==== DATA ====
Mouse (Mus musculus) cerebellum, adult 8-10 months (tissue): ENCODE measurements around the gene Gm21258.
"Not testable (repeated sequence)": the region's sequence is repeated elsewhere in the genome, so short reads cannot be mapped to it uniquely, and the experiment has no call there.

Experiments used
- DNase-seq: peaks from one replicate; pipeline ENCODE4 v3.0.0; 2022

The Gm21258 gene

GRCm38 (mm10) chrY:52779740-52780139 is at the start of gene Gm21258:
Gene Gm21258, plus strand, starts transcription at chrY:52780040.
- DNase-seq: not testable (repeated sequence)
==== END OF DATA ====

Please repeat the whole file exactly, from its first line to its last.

Mouse (Mus musculus) cerebellum, adult 8-10 months (tissue): ENCODE measurements around the gene Gm21258.
"Not testable (repeated sequence)": the region's sequence is repeated elsewhere in the genome, so short reads cannot be mapped to it uniquely, and the experiment has no call there.

Experiments used
- DNase-seq: peaks from one replicate; pipeline ENCODE4 v3.0.0; 2022

The Gm21258 gene

GRCm38 (mm10) chrY:52779740-52780139 is at the start of gene Gm21258:
Gene Gm21258, plus strand, starts transcription at chrY:52780040.
- DNase-seq: not testable (repeated sequence)